Her coughing has gotten much better. She still coughs some, but it's not as frequent or severe as it was just a few days ago. I feel comfortable relaxing her crate restrictions slightly (at this point, I think the benefits to be gained from socializing her to a home environment outweigh the need for strict crate rest 24/7), and in another week I'll start allowing her a little more playtime.

She had pretty bad diarrhea this morning, because she ate a big peanut butter biscuit that was given to her by the owner of a local pet supply shop (Shelby's so cute, people just can't resist giving her presents!) and apparently it disagreed with her, but she held it in for hours with so little complaint that I didn't even realize how much discomfort she was in until I finally took her out and she could let loose. Even then, Shelby didn't go until she got to her regular potty spot. That could not have been comfortable for her, but it is pretty amazing in terms of potty control.

She gets along well with Dog Mob, she doesn't hassle the guinea pigs, and she's one of the easiest fosters I've ever had.

As far as I'm concerned, Shelby is just about a perfect dog.

Monday, October 8, 2012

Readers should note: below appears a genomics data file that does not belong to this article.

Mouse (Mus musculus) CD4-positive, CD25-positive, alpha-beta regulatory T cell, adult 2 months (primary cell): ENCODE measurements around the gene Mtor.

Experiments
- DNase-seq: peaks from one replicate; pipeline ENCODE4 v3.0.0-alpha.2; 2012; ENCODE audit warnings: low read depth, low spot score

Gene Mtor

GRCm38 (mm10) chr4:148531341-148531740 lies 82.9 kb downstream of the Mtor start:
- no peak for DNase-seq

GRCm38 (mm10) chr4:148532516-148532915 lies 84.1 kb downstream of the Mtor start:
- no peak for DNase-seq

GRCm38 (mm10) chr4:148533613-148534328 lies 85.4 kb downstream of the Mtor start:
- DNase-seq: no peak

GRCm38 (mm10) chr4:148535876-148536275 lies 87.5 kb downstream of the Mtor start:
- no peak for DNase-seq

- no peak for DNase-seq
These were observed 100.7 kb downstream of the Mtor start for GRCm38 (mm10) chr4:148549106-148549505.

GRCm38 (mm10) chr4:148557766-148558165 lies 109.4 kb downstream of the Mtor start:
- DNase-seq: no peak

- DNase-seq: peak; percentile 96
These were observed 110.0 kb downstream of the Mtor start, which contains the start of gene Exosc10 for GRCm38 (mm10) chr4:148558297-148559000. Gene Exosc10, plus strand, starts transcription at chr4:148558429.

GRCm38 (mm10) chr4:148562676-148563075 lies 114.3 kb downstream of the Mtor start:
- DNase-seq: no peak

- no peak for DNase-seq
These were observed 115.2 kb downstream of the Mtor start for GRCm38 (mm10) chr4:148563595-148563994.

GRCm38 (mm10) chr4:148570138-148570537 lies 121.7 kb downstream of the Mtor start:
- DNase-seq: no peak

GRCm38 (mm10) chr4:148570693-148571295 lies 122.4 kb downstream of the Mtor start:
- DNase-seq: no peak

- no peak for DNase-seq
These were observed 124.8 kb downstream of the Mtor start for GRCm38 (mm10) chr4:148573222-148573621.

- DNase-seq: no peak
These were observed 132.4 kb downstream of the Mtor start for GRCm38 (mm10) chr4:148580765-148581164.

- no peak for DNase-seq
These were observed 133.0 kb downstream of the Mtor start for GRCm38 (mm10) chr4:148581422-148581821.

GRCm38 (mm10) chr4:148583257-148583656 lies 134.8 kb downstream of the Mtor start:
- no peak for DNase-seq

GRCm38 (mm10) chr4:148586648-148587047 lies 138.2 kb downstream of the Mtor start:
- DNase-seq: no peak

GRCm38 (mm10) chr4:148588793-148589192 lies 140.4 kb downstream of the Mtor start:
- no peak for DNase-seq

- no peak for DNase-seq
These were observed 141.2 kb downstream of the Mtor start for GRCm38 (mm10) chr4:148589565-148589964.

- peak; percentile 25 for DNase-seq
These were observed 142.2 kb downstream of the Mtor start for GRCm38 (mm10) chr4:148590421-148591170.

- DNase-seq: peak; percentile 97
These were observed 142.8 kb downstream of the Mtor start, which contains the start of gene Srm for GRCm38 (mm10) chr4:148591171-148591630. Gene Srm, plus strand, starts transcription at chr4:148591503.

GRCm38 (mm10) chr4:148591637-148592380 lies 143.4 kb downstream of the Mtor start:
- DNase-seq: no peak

Getting to Know Shelby

It's been three days since Shelby came to stay with us, and I'm starting to develop a sense of who this little dog is.

Above picture notwithstanding, Shelby's an intensely serious and seriously intense dog. She rarely smiles; her default mode is to focus on doing things with total concentration, whether that's learning a new command or sniffing mysteries out from the ivy leaves on a walk. I'd describe her as confident, loyal, inquisitive, and perhaps slightly protective -- she hasn't barked or growled at anyone, but when we're out after dark and a stranger walks toward us, Shelby immediately goes on a subtle but unmistakable alert with her tail up and chest out, often putting herself between me and the approaching person. During daylight hours, however, she's much more interested in exploring her world and all its fascinating smells.